10 Local Foods to Try in Hawaii • The Blonde Abroad
Hawaiian food is taking over the world. Poké is practically available on every corner in food hotspots around the globe, but it’s only the tip of the iceberg… There is so much incredible Hawaiian food to be had both on the islands and abroad!
First inspired by the cuisines of the Pacific Polynesian Islands as well as China and Japan, traditional Hawaiian food has always had a unique flavor that is completely it’s own. The typical table is filled with Japanese, Filipino, Chinese, and distinctly Hawaiian inspirations.
These days, Hawaii has a diverse population with locals bringing their own natives dishes from all over to create a dynamic fusion of flavors.
Are you hungry yet? Here are my top ten local foods to try in Hawaii!
This is the star of any luau party! In the Hawaiian language, kālua is a word meaning to cook something in an underground oven. You’ll see a lot of meats labeled with kālua, especially kālua pig/pork. This means it was cooked underground.
Kālua meat is usually served with sweet potatoes and/or mashed taro root (called poi). You will also find places serving them up BBQ style with the meat smothered in barbecue sauce and a side of slaw.
The international superstar of the Hawaiian food scene!
Poké has been a favorite for ages on the islands. This Hawaiian raw fish dish was originally made with a unique type of local sea salt called pa’akai along with roasted candlenuts and a kind of seaweed called limu. While it sounds exotic, the ingredients are good but mild so that the ultra-fresh seafood can take centerstage.
All over Hawaii, you will see little green balls being served up. These tasty treats are pieces of meat or fish wrapped up in taro leaves.
Traditionally, they are then cooked in an underground oven called an imu (the Hawaiians love an old bury-and-bake!), and seasoned with salt. These days you will often find them steamed or baked in a modern over but they are as tasty as ever.
Poi is a taro dish that is commonly served alongside poké at luaus. This purple-gray mushy looking stuff is a bit of an acquired taste but an essential Hawaiian flavor nonetheless.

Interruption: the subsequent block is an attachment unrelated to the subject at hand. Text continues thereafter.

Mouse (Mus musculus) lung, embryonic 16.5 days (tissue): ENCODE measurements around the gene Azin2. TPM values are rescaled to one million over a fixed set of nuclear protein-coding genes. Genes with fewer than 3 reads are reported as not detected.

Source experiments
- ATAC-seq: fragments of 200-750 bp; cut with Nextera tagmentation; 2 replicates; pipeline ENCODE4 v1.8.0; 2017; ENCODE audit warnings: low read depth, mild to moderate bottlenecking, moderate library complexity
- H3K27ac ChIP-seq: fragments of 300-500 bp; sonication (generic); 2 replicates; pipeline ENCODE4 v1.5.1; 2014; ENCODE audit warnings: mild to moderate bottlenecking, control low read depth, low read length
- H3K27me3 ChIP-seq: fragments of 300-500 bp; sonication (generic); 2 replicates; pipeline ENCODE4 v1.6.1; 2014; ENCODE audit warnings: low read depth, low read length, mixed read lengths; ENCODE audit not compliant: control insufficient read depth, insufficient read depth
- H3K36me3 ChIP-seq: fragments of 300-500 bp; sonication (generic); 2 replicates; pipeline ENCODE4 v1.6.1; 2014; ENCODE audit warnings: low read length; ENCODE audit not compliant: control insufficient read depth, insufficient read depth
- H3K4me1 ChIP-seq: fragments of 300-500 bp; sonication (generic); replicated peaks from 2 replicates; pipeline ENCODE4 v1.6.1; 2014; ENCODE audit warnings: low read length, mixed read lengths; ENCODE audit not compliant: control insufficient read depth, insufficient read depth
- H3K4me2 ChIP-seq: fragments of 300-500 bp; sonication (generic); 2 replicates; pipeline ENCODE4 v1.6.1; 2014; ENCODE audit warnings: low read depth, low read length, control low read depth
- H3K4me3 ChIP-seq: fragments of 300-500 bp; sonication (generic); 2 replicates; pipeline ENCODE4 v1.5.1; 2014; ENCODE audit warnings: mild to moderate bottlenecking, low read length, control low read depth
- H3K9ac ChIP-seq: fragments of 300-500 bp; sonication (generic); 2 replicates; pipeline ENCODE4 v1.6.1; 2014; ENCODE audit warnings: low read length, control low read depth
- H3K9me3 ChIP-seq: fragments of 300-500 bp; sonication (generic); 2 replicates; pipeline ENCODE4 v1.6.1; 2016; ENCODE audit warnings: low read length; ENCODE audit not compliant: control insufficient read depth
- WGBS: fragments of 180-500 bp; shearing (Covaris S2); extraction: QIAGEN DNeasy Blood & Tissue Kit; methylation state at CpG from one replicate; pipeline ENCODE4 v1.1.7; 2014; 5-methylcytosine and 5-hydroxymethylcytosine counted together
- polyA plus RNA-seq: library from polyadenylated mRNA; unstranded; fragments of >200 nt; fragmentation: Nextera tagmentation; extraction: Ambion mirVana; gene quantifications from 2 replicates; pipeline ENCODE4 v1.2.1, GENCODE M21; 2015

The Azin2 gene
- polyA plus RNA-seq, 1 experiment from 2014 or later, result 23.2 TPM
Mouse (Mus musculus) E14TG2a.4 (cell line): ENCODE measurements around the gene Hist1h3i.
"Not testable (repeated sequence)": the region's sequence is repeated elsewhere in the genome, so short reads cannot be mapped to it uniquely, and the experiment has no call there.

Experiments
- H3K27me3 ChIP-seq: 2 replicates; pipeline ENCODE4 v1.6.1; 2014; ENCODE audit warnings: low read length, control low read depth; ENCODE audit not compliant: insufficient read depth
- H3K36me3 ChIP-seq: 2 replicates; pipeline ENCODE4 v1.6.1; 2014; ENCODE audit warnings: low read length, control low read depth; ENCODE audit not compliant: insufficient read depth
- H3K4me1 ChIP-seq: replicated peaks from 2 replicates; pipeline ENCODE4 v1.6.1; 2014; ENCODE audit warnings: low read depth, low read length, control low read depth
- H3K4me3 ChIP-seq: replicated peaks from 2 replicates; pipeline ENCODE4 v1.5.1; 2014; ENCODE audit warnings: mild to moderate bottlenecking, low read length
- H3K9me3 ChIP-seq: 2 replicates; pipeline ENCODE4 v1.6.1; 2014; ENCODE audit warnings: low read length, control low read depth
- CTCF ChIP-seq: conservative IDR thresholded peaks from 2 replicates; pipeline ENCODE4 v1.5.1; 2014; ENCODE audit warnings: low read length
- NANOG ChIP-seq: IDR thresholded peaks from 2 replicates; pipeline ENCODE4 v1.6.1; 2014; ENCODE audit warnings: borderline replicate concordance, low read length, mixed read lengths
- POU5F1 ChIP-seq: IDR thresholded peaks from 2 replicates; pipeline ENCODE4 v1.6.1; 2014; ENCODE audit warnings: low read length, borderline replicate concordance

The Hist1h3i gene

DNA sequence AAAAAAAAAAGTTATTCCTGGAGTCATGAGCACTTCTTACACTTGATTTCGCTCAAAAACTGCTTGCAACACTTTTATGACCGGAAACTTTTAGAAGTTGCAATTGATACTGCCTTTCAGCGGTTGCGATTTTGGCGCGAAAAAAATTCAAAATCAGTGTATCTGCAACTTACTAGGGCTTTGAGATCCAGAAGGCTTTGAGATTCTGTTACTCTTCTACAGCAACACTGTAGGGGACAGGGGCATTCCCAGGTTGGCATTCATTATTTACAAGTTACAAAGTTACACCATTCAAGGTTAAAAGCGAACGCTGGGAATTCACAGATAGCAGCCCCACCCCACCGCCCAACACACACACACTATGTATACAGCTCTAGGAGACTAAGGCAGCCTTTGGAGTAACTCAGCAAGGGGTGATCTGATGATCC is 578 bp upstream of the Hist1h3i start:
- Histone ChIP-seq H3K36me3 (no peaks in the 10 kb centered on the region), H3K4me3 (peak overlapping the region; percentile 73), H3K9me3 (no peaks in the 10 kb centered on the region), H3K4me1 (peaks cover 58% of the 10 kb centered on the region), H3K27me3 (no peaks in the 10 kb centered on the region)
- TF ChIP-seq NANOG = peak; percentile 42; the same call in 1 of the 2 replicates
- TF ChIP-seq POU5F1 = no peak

As dynamic as the culture of Hawaii, saimin is a local take on the Chinese egg-noodle soup with influence from chow mein and Japanese dashi broth. As generations of immigrants became more diverse, saimin started to include Korean kimchi, Portuguese sausage, and good old fashion Spam.
Minnesota’s greatest export, Spam, has become an honorary Hawaiian food. If you’ve never tried it, it’s time to broaden your horizons. If you have had it before, give it another shot as in a Spam Musubi. Made with rice, fried Spam, and dried seaweed, this is so much better than you think it is going to be.
Similar to Chinese buns, you will find these tasty sandwiches filled with everything under the sun. Grab one stuffed with chicken or beans, then answer one of the most divisive questions of Hawaii: steamed or baked?
The world has Taiwan to thank for this sweet summer treat. Developed in Taiwan way back in the seventh century, you will now find shave ice all over the islands. While snow cones are made with crushed ice, this glorious stuff is shaved.
And you definitely won’t choose between mystery red or blue favors!
In Hawaii, shave ice is topped with juices from local fruits like guava, pineapple, coconut, lychee, kiwi, passion fruit or a range of other sweets. You will also find options with a “snow cap” or “Japanese style” topping. This tasty option is topped with sweetened condensed milk syrup.
If you find yourself in Hilo, make your way to Lincoln Grill and Café 100. They both claim to have invented the famous loco moco.
We will never know who really whipped up the masterpiece, but it’s worth hearing (and tasting!) both sides to the story. A rice and egg dish served with a hamburger patty on top and coated in thick gravy, this is the quintessential Hawaiian comfort food.
Huli Huli Chicken
On your way to the beach, stop by a huli huli chicken stand. Grab yourself a tasty chicken brined in soy sauce then covered in an amazing glaze of pineapple juice and brown sugar. Get a side of coleslaw and macaroni salad to finish off the plate.
Grab a plate lunch and malasada too! Plate lunches are perfect for a day you want a hearty meal and a lazy afternoon. Carb heavy, a plate lunch is typically rice with chicken or pork, with a couple sides of macaroni salad and coleslaw.
Portuguese immigrants brought out the famous malasada a few centuries back and the Hawaiians have been in love with it ever since. The world’s best donut, this mouthwatering treat is deep-fried to crispy perfection then rolled in sugar.
Have you tried any of these Hawaiian foods? What would you add to this list?